The advantages of ASTRA are its speed and low cost as a result of smaller sample sizes than are required for PBPS. Sample sizes may, however, become large if the option of continuing sampling in a lot until the maximum sample size is met is taken, rather than stopping when the expected number of TF cases is met (Ngondi et al. 2009b). ASTRA may provide reliable TF prevalence estimates in individual communities so long as the sample size is not too small and, if combined with Centric Systematic Area Sampling, may provide prevalence estimates over wide areas and basic mapping of TF prevalence (WHO-ITI, 2004). However, LQAS sampling works best when the distribution of cases is homogeneous (Anker et al. 1998), and when village populations do not vary too much. Because trachoma clusters both within communities and districts, an optimal rapid and affordable strategy to take clustering into account when choosing households and communities to sample is still a challenge. In the mean time, PBPS remain the only reliable source of prevalence data for trachoma, and have generally been used to prepare national control plans, and to forecast ultimate intervention goals for surgery and antibiotic treatment.

Clinical signs versus infection

An additional concern with all of these survey methods is their reliance on clinical signs as a measure of trachoma prevalence. As mentioned previously, clinical signs are sometimes poorly correlated with ocular C. trachomatis infection, especially in low prevalence communities and those that have received mass treatment. As three of the four components of the WHO endorsed SAFE strategy for the control of trachoma aim to interrupt transmission of the bacteria, logic dictates that control measures should be directed to areas with most infection. It has been suggested that NAAT testing should be used to assess the prevalence of ocular C. trachomatis infection in areas where the prevalence of TF is <10% or between 10% and 20% (Lansingh & Carter 2007). NAAT testing is not considered necessary in higher prevalence areas as the correlation between disease and infection is more reliable (Lansingh & Carter 2007). However, NAAT testing is beyond the budget of most trachoma control programmes, although cost savings can be made by pooling samples from low prevalence communities (Diamant et al. 2001). A simple point of care test for C. trachomatis showed promise when evaluated in trachoma-endemic communities in Tanzania (Michel et al. 2006) but it is not yet commercially available. Its sensitivity and specificity were lower when evaluated in subsequent, larger studies in The Gambia and Senegal (article in preparation).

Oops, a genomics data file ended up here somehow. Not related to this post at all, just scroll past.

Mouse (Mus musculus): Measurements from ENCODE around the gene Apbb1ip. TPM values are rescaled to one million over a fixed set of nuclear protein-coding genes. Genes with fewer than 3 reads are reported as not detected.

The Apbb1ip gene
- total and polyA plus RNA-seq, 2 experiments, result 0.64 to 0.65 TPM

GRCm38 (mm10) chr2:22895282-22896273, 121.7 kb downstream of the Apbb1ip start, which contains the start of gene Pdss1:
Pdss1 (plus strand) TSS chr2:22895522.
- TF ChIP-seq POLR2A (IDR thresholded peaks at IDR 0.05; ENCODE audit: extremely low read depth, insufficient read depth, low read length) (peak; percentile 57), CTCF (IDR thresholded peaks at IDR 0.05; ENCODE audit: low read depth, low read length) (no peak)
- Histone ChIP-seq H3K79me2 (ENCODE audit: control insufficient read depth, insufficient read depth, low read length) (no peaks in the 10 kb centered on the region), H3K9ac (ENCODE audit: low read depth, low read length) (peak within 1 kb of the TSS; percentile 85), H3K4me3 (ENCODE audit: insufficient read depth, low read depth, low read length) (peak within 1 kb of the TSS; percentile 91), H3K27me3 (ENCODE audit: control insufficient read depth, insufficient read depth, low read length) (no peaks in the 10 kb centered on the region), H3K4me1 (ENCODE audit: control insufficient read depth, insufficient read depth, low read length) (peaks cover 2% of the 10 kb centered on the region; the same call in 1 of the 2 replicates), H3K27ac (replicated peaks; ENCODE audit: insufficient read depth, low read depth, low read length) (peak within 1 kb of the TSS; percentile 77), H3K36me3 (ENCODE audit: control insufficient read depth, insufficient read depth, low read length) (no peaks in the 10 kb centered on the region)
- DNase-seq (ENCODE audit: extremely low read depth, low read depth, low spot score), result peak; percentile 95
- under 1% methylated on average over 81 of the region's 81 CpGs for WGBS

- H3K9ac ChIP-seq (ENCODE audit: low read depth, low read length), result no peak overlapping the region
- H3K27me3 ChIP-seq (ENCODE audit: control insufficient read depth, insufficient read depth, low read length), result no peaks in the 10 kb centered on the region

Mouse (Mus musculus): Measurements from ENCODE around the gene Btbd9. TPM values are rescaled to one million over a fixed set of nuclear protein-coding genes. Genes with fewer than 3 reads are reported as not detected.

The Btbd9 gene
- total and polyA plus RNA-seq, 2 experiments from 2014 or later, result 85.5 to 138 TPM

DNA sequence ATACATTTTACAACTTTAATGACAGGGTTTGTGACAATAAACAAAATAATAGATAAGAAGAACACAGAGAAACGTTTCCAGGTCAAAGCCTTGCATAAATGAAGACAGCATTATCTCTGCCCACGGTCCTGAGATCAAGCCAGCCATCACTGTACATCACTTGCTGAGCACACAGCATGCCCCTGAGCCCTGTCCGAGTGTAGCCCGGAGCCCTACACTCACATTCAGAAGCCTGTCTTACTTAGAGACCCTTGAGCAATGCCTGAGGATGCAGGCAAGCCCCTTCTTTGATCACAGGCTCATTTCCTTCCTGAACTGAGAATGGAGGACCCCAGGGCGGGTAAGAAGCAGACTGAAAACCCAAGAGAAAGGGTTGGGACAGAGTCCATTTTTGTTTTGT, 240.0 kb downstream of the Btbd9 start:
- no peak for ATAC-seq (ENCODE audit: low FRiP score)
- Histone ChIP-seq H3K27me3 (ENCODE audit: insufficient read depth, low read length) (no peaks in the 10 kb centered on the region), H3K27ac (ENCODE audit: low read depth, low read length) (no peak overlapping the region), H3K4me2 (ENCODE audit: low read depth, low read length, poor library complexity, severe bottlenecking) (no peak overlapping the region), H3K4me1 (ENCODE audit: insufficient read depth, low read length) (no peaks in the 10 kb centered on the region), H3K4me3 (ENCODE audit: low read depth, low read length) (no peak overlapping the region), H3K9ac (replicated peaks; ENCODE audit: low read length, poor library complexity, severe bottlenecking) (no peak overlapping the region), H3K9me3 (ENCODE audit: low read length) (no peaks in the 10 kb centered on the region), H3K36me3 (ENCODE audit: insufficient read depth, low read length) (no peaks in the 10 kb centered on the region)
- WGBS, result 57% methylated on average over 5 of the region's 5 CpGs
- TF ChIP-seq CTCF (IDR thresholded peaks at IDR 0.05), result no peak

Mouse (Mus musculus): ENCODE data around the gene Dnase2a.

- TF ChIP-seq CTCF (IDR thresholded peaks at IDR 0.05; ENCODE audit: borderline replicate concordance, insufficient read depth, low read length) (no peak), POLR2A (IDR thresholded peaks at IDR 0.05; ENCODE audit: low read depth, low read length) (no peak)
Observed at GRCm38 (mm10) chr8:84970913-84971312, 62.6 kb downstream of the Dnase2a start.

Controlling trachoma: the SAFE strategy

Blindness from trachoma is essentially irreversible, but it can be prevented. The Alliance for the Global Elimination of Blinding Trachoma by the year 2020 (GET 2020) was established by the WHO in 1997 and recommends the SAFE strategy for trachoma control: Surgery for trichiasis; Antibiotics to treat C. trachomatis infection; Facial cleanliness through personal hygiene; Environmental improvement with education and improved local economy.

Surgery for trichiasis